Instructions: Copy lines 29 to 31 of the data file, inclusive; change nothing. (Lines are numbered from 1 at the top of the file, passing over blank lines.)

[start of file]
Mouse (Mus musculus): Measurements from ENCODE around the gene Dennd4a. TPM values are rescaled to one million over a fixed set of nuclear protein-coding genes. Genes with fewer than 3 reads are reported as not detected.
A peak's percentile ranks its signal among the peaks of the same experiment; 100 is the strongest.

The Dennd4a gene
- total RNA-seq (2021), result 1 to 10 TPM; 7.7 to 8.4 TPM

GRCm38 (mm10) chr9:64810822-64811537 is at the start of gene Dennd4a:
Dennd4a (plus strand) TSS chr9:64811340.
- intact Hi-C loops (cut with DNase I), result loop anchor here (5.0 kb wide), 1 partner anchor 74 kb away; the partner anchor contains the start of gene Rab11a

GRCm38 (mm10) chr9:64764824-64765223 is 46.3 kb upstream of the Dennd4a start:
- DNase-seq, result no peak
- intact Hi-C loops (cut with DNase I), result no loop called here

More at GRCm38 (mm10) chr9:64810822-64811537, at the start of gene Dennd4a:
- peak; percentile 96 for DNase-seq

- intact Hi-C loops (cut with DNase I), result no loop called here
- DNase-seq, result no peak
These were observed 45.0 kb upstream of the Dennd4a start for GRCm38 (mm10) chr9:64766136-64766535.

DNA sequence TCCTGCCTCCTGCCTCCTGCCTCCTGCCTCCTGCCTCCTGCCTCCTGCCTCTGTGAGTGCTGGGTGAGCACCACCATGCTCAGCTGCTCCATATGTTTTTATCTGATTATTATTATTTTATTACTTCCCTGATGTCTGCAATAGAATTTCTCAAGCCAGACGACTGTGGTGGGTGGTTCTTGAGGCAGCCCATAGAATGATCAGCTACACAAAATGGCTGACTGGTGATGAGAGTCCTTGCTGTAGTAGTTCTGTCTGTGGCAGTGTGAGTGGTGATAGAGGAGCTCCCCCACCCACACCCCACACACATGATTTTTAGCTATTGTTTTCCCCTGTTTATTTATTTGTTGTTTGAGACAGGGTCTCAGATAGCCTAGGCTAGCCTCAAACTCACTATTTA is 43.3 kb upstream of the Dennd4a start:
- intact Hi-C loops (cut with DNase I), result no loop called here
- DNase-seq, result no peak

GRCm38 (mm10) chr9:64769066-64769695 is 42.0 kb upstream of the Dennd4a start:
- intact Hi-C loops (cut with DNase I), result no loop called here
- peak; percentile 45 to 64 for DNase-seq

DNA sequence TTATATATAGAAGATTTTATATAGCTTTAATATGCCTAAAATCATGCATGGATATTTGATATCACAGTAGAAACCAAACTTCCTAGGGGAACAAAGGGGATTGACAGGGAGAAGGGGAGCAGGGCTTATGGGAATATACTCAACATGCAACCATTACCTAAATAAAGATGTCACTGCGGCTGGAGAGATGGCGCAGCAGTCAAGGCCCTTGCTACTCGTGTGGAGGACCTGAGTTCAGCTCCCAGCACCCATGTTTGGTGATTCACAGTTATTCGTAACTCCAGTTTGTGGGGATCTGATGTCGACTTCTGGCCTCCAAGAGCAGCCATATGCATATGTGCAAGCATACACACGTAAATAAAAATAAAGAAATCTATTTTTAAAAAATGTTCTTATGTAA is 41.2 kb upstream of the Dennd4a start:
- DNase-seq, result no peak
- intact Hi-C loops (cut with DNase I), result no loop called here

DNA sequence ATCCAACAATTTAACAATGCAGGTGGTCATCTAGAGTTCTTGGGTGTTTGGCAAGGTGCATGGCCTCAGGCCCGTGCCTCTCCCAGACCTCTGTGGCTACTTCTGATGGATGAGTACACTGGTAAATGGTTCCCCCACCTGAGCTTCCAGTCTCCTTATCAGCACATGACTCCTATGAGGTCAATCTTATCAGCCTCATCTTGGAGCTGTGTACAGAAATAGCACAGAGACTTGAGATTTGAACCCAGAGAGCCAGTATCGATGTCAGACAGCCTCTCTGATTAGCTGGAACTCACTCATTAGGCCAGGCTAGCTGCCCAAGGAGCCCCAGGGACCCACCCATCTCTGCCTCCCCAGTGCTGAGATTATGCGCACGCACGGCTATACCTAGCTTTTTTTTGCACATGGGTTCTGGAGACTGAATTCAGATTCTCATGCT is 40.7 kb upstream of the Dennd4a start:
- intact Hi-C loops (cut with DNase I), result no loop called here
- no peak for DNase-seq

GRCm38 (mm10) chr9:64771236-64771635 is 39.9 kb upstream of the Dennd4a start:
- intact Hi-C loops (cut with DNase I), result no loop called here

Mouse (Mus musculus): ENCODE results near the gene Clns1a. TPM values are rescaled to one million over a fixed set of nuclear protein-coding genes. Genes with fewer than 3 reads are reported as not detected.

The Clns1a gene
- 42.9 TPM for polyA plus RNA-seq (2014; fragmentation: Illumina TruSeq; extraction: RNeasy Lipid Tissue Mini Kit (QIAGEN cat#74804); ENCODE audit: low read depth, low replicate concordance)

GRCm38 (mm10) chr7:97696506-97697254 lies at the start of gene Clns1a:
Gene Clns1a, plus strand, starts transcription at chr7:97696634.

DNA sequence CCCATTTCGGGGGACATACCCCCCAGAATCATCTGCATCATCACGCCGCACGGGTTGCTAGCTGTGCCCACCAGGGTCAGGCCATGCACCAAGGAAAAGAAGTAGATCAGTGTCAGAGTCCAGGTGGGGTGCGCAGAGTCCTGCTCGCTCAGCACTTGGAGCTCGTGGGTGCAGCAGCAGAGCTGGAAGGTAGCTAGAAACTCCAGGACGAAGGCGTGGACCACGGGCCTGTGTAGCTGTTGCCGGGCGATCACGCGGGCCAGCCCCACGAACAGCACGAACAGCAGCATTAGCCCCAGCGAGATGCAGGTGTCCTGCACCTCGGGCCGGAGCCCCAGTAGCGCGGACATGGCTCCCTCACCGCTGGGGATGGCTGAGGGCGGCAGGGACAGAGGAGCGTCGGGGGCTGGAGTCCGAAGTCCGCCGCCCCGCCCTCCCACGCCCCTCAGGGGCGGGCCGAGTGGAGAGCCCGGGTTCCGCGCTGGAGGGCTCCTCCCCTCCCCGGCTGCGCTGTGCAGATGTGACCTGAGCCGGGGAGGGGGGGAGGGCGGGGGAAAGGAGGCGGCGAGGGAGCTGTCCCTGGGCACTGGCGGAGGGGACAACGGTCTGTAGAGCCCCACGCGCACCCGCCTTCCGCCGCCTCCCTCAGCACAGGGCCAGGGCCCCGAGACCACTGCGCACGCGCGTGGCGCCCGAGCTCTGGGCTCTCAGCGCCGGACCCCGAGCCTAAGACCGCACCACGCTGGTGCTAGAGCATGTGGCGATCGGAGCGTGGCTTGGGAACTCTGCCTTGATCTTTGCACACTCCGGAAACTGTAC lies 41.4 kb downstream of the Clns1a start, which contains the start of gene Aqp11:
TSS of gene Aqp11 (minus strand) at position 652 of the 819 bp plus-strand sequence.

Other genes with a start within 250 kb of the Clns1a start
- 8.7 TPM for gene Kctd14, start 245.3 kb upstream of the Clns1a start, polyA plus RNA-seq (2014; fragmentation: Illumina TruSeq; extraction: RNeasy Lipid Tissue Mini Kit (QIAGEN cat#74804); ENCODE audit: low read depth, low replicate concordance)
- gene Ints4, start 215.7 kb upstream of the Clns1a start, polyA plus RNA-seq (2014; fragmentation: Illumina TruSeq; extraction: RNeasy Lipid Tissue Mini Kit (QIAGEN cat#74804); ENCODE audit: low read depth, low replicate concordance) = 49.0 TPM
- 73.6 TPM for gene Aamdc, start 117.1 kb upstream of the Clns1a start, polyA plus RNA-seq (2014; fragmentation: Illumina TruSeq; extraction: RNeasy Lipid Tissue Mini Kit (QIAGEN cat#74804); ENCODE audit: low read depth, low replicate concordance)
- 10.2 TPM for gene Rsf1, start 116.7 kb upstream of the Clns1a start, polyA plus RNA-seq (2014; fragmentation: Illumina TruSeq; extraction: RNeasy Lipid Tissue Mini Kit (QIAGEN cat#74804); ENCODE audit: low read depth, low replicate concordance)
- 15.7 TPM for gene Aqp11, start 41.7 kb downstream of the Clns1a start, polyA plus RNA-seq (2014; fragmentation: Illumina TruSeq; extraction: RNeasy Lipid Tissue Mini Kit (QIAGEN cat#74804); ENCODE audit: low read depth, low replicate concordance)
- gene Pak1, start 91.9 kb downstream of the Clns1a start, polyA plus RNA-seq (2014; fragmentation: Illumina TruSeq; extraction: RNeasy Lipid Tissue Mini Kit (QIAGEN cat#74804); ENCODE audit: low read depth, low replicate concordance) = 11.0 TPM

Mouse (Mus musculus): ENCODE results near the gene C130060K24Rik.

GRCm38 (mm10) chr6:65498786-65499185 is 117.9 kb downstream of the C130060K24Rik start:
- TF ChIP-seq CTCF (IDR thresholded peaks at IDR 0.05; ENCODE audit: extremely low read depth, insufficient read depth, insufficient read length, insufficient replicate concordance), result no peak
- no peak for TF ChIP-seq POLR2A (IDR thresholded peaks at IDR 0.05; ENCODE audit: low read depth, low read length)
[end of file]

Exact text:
- intact Hi-C loops (cut with DNase I), result no loop called here

Mouse (Mus musculus): ENCODE results near the gene Clns1a. TPM values are rescaled to one million over a fixed set of nuclear protein-coding genes. Genes with fewer than 3 reads are reported as not detected.

The Clns1a gene